Not all ideas are profitable, even when they’re good ones. It can be extremely difficult to enter a market competitively. Before going too far down the rabbit hole, focus on how you intend to appeal to your target audience. How will you inform them of your product’s utility? Do you plan to cold-call HR managers as part of your B2B marketing plan, or will you be running geographically targeted Facebook ads as part of a B2C plan? How do you envision your sales funnel?
What’s your pitch?
If you believe that you may have hit upon a viable idea, consider creating a business model canvas to better explore your resources and objectives. You’ll also need to pinpoint how much capital you’re likely to require in order to launch your business, as well as how long it may be until you’re profitable. By filling out a business model canvas, you’ll be able to identify holes in your plan and address them before they become issues. Too many startups fail. By planning properly and thoroughly researching the relevant industry, you can mitigate your risks and improve your likelihood of success. Some risks are unavoidable – they’re simply the cost of doing business and must be accepted. Others are easily avoided with due diligence and caution. Knowing which is which – and acting both proactively and appropriately – is of inestimable importance. Solicit the opinion of every experienced advisor available to you and listen closely to their input.
In addition to your business model canvas, invest the time required to craft an elevator pitch. How would you explain your idea to someone without knowledge of your industry? Could you do it in two sentences? If not, you should refine your pitch until you can seamlessly explain your idea – and its utility – to a complete neophyte to your industry.
Can you test it?
If it’s possible to test your idea on a small scale, it makes sense to do so prior to expending an excess of time and energy. Determine the sort of test that might be required and how best to make it happen. How much capital will you need? Who will be your test subjects? If you’re thinking of selling gourmet popsicles, you might investigate the requirements for testing your product at a local farmer’s market. After perfecting your recipes on family and friends, who are (presumably) more likely to offer positive feedback, seeking out the opinions of paying customers will provide valuable, real-world information.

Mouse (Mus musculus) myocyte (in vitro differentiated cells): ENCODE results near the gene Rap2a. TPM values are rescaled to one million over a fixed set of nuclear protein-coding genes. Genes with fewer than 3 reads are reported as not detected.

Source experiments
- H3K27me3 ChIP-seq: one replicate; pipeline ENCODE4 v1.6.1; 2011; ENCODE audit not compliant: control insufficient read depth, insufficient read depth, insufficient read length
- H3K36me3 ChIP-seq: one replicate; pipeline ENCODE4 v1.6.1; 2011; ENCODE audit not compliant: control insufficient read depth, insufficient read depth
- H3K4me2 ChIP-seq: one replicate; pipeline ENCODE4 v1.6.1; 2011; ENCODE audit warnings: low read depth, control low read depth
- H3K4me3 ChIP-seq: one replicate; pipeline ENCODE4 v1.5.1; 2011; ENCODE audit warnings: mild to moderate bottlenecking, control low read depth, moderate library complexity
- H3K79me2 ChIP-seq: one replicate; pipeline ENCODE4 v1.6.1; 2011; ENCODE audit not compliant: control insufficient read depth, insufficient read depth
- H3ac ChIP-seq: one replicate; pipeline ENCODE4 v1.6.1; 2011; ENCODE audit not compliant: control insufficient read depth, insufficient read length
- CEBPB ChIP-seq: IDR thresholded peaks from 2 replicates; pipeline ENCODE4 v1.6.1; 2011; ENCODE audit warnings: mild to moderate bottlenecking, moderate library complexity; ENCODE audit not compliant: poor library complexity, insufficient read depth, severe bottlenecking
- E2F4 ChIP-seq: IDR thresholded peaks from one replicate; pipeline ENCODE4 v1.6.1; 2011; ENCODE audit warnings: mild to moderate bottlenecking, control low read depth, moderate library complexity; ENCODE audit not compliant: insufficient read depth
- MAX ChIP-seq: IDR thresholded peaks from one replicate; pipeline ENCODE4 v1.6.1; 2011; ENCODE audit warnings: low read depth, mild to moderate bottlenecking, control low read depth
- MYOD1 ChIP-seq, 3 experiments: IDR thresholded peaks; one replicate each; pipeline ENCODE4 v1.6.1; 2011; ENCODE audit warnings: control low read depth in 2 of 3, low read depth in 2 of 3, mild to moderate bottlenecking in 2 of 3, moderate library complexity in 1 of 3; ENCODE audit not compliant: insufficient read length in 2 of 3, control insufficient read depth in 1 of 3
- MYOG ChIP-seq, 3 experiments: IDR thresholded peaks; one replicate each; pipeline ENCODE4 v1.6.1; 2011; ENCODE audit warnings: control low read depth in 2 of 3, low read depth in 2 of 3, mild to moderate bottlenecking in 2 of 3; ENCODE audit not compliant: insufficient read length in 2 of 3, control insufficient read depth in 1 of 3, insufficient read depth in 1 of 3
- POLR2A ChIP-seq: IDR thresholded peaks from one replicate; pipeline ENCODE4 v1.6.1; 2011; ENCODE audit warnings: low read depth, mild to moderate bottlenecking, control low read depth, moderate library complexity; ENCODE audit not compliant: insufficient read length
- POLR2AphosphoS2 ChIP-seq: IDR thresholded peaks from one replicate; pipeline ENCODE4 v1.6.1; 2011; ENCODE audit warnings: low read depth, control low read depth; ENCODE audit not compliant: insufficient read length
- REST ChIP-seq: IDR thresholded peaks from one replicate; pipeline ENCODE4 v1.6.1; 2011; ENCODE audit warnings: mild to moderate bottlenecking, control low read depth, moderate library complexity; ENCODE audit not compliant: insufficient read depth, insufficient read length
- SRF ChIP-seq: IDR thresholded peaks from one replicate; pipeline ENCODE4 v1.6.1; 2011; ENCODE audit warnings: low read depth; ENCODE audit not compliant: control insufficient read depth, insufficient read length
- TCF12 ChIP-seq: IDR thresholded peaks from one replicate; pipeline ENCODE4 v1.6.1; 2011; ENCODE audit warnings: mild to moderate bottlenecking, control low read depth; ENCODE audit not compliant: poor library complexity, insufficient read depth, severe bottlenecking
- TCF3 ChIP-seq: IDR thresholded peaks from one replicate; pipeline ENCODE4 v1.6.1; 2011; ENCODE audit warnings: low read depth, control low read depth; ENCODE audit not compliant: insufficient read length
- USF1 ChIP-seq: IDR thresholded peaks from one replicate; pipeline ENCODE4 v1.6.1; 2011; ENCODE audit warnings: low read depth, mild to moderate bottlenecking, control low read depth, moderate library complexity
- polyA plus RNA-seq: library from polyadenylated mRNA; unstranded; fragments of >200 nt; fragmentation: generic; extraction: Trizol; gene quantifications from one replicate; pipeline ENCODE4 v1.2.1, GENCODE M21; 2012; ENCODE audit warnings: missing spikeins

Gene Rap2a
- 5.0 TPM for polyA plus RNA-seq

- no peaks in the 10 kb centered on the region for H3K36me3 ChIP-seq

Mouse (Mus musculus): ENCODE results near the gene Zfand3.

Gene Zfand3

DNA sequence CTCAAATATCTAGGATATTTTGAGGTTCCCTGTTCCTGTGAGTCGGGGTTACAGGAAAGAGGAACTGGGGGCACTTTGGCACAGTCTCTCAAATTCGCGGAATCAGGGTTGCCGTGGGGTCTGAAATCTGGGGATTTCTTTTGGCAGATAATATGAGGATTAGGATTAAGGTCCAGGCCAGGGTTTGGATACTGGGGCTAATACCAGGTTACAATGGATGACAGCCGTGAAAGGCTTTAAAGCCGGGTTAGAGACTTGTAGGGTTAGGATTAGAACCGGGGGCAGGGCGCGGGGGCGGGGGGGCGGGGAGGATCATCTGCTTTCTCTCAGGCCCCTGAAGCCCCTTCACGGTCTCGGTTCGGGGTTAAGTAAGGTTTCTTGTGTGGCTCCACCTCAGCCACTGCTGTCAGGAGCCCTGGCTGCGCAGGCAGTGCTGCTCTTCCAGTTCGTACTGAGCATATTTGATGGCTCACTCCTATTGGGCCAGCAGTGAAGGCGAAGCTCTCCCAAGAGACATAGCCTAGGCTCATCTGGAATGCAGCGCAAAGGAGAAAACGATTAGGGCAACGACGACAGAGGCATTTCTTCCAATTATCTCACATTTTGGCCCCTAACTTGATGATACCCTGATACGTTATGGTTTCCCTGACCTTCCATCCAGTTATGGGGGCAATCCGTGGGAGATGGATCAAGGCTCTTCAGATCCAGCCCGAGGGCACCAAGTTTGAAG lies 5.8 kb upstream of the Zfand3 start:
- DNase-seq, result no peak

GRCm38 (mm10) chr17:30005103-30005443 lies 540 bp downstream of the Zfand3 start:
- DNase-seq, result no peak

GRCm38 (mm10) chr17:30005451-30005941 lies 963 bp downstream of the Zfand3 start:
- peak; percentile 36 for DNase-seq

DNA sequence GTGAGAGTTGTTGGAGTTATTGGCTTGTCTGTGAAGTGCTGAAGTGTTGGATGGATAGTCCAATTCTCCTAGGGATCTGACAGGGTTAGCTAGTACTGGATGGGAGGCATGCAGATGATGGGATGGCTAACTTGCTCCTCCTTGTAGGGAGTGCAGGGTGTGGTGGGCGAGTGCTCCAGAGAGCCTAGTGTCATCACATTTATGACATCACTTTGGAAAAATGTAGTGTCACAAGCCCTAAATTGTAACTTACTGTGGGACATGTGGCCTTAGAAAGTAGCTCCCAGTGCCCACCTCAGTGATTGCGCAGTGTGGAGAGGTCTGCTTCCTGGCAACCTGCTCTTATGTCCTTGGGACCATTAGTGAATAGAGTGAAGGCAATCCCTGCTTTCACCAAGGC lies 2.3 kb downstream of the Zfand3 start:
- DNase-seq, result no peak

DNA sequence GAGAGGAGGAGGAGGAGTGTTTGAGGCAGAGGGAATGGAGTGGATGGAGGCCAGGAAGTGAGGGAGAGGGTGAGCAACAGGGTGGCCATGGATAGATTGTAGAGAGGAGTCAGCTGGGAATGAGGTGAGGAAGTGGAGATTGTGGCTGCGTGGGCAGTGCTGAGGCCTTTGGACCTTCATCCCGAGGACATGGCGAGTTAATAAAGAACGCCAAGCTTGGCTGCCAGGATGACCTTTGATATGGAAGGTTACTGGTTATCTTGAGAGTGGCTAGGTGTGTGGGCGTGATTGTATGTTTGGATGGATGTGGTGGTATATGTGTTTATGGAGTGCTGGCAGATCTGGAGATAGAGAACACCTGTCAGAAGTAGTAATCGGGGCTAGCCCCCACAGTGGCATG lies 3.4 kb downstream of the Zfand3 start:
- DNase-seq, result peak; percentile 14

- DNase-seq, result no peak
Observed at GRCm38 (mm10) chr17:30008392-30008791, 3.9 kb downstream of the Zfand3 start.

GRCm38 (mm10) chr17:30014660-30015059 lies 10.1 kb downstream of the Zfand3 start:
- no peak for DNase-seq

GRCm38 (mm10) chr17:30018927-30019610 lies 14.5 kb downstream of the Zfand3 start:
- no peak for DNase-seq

Positive results may offer the green light you need, while constructive feedback can send you back to the drawing board to iterate prior to retesting. When advice becomes consistent, it’s time to listen. If you keep hearing that your Chocolate Sea Salt Caramel popsicle is too salty, then it probably is.
Small-scale testing functions as a valuable indicator for the broader viability of your basic idea. Don’t skip this step!
Working your way through these questions is a useful means of determining an idea’s viability. While it can be tempting to forge ahead with a new idea and just see what happens, that’s an unnecessary (and possibly irresponsible) risk that can be readily mitigated by thoughtful planning and testing. This process doesn’t have to be lengthy. Depending on the particulars of your idea, it can take just a few weeks to flesh out and test your concept. Other ideas may require years of testing depending on their complexity. Utilizing a measured approach can help you to easily plumb the waters to determine whether you should move ahead with your latest notion, whether you need to alter it in some way, or whether it’s time to move on and focus on a different brainstorm.
Good ideas are plentiful – translating them into profitable startups is tougher. Your ability to assess and test your idea is a necessary skill to cultivate. Prepare to test numerous iterations and learn to enjoy the process. It’s all part of launching a successful startup.
About the Author
Dr. Joe Johnson is an entrepreneur, investor, and startup expert. He is the founder and principal of GoodField Investments and the GoodField Foundation (www.GoodField.com).
Joe has a Ph.D. in Entrepreneurial Leadership and an MBA. He is the author of the upcoming book on The Science of Why Most Entrepreneurs Fail and Some Succeed.
Most importantly, he is the incredibly blessed husband of one amazing wife and father of six wonderful children. He resides in Bradenton, Florida. For more information on Dr. Johnson and his work, go to www.JoeJohnson.com.